Cannery Row is a must-visit place in Monterey. In its hey-day (1917-1950) it produced a major part of the world's supply of canned sardines. The canneries failed after the collapse of the fishing industry in Monterey Bay in the mid-1950s. Before that, the fishery was one of the most productive in the world due to the rising of cold, nutrient-rich water from the bottom of the Pacific Ocean that is funneled to the surface via the vast underwater Monterey Canyon. In 1945, John Steinbeck wrote his famous book "Cannery Row" whose characters were based on the lives of many of his acquaintances and conditions in the fishing industry. Here is a view of modern Cannery Row with the street overcrossings for the canneries now preserved but with modern markings.
Julie had to walk through a lot of the overcrossinhs just for fun.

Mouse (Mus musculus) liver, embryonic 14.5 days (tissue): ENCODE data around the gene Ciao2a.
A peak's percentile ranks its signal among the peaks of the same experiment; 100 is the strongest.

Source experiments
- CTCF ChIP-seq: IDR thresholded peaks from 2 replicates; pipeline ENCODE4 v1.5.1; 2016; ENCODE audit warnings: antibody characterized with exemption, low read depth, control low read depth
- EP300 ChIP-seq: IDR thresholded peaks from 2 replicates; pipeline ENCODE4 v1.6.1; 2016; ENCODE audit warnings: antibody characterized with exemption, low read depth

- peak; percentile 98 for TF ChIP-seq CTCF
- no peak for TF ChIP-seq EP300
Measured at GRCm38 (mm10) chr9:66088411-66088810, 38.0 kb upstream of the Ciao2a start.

But even though this is a touristy spot, there is a lot of history preserved in places such as this "Wax Museum" where a history is told of this part of California in a very well done presentation.
In Steinbeck's book, one of the characters was Lee Chong, a shrewed Chinese owner and operator of the neighborhood grocery store. Lee Chong and his store were modeled after the Wing Chong market. The building still exists today and is still owned by the Chong family.
Immigrants from several nations (Portugal, China, the Phillipines, and others) lived in little shacks such as these that are still preserved here. ["Future house!!!"; ... an inside joke]
Another of Steinbeck's characters was Doc. He was a marine biologist who studied and collected sea creatures from all along the California coast. Doc was based on Steinbeck's friend Ed Ricketts. Ricketts was a noted marine biologist. This is Rickett's real Pacific Biological Laboratories, which stood at 800 Cannery Row in which he lived and worked from 1928 to 1948.